Charlie Morrissey’s workshop:
This class encourages playful curiosity in exploring and expanding our experiences of the body, its multi-dimensional occupation of space, and its relationship to the ground and the support it offers. Working individually and in contact with others, we will enjoy a deeper sense of integration through the exploration of physical patterns, pathways and sensations.
For professional dance artists
April – August 2008
Siobhan Dance Studios [flyer]
The curvaceous light spaces of the Siobhan Dance Studio
Slow body motion and weight through the floor
Vigorous throwing of weight through the air
Give and take of body weight between people
Feeling at ease improvising
What did I find relevant to Antarctica, or animation?
Movement improvisation is like ‘straight ahead animation’, where you begin with a drawing, then keep changing it each frame. So the lines lead you onwards, suggesting ideas as you go, and it’s finished when you sense it has found its own form. It’s Surrealist stream of consciousness, automatic drawing, and Len Lye doodling for Old Brain symbols. It’s a way of revealing unconscious thoughts, and welcomes the unexpected. It seeks connections with one’s deepest feelings. It is a risky business, with a great attrition rate. But the end results are otherwise inconceivable.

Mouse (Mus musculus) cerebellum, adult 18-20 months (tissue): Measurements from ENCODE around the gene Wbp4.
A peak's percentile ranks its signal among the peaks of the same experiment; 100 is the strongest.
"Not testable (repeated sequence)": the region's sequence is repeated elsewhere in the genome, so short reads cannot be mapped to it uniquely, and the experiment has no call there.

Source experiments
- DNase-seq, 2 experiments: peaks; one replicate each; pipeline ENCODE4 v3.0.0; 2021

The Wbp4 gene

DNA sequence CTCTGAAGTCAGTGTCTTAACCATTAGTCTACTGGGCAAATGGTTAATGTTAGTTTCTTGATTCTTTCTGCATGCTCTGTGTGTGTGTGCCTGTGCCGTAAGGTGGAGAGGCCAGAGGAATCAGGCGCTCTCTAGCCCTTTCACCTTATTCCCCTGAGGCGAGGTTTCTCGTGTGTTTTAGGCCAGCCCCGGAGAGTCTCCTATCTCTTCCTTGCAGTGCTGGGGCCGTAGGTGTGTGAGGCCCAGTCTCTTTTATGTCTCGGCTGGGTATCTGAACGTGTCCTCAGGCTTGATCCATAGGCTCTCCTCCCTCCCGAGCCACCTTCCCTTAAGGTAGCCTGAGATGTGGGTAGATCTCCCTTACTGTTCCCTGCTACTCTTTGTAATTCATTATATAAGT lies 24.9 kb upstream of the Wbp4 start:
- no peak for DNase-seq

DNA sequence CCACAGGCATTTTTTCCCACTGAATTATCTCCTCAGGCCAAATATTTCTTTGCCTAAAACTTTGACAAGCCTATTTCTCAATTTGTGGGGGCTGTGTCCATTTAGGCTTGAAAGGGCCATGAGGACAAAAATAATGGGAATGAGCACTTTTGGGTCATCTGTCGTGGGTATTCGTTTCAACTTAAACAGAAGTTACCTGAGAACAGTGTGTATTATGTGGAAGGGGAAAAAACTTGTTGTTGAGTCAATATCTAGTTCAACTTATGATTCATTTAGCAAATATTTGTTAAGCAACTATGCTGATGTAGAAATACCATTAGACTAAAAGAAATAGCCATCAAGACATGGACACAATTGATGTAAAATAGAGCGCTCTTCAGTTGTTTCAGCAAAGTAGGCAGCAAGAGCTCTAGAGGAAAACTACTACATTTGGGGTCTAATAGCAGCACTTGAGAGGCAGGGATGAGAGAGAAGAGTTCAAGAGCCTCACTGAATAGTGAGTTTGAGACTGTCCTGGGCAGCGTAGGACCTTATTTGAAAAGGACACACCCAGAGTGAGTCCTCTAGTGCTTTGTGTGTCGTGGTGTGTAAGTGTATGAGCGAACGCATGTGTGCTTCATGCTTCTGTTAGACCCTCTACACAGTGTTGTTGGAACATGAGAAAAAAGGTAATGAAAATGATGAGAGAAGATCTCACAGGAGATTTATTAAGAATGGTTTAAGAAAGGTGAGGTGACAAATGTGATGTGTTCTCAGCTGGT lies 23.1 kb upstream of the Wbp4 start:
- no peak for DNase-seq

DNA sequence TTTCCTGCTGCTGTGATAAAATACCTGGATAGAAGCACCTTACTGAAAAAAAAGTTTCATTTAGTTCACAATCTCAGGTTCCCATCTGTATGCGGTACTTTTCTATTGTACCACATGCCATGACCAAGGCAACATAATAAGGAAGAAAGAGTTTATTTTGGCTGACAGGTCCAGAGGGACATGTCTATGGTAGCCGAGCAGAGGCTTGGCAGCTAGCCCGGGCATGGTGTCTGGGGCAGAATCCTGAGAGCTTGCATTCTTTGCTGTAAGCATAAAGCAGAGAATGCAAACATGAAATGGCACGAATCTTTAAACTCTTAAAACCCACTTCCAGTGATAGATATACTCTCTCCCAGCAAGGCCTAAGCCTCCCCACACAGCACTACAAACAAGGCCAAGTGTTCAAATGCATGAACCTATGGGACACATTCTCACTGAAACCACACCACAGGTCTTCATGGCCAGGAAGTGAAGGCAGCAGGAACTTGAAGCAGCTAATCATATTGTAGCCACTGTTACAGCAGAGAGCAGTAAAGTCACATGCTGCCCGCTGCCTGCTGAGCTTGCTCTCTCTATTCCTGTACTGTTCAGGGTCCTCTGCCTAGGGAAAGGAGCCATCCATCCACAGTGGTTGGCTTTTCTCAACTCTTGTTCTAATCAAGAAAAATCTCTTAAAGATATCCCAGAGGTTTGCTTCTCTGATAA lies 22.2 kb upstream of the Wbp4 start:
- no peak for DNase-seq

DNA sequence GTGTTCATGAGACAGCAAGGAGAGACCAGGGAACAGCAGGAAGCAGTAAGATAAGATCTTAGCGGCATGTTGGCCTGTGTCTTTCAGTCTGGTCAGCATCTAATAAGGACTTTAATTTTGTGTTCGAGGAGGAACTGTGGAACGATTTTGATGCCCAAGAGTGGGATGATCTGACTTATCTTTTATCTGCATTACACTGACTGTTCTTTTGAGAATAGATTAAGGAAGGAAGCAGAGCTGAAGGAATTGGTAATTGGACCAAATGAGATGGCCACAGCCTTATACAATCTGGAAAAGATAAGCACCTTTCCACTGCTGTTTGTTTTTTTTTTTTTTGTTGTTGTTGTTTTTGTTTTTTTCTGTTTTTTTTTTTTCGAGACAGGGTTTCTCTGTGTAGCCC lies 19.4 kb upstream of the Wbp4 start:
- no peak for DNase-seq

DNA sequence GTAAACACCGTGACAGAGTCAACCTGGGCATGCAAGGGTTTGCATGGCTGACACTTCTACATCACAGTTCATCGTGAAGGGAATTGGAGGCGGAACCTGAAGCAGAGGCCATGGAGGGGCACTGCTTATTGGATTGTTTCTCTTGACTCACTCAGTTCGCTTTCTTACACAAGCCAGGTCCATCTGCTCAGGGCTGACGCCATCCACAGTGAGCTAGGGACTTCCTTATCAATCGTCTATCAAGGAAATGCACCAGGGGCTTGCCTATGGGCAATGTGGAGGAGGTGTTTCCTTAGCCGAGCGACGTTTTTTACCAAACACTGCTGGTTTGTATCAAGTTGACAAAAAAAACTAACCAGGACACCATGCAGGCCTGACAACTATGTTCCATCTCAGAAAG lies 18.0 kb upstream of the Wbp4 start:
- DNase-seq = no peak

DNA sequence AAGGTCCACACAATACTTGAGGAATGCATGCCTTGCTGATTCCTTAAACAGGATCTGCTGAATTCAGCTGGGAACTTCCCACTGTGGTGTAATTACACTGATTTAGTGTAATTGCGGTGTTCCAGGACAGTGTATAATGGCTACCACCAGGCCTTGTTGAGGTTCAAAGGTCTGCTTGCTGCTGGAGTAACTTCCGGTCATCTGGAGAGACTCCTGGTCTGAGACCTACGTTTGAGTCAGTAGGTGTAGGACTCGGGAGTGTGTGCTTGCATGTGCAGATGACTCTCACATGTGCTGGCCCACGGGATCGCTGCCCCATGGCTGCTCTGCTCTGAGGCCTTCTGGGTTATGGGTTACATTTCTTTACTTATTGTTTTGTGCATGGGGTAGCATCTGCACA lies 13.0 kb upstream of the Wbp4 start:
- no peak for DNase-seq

Awareness of the floor pushing up beneath my body, at the same time as my body weighing down against it, is like the feeling some experience in Antarctica, of no separation between themselves and the landscape. To animate this feeling, context is required, something we can relate to. Oceanic feeling in a vacuum turns to mush.
Siobhan Davies extended her dancer’s body with white rods, which could be lines of ice, and insect appendages.
White rods cut through black space, like extremes of night and day, Antarctica’s two seasons, and the extreme physical and emotional responses humans can experience there.
Aesthetically and conceptually, Endangered Species works for me. It leads my mind to Dawin, and the ice, and the dancer. It makes me think and feel her connection, expanding it beyond a personal moment. But does that make it accurate?
Can art be accurate when it means something different to everyone?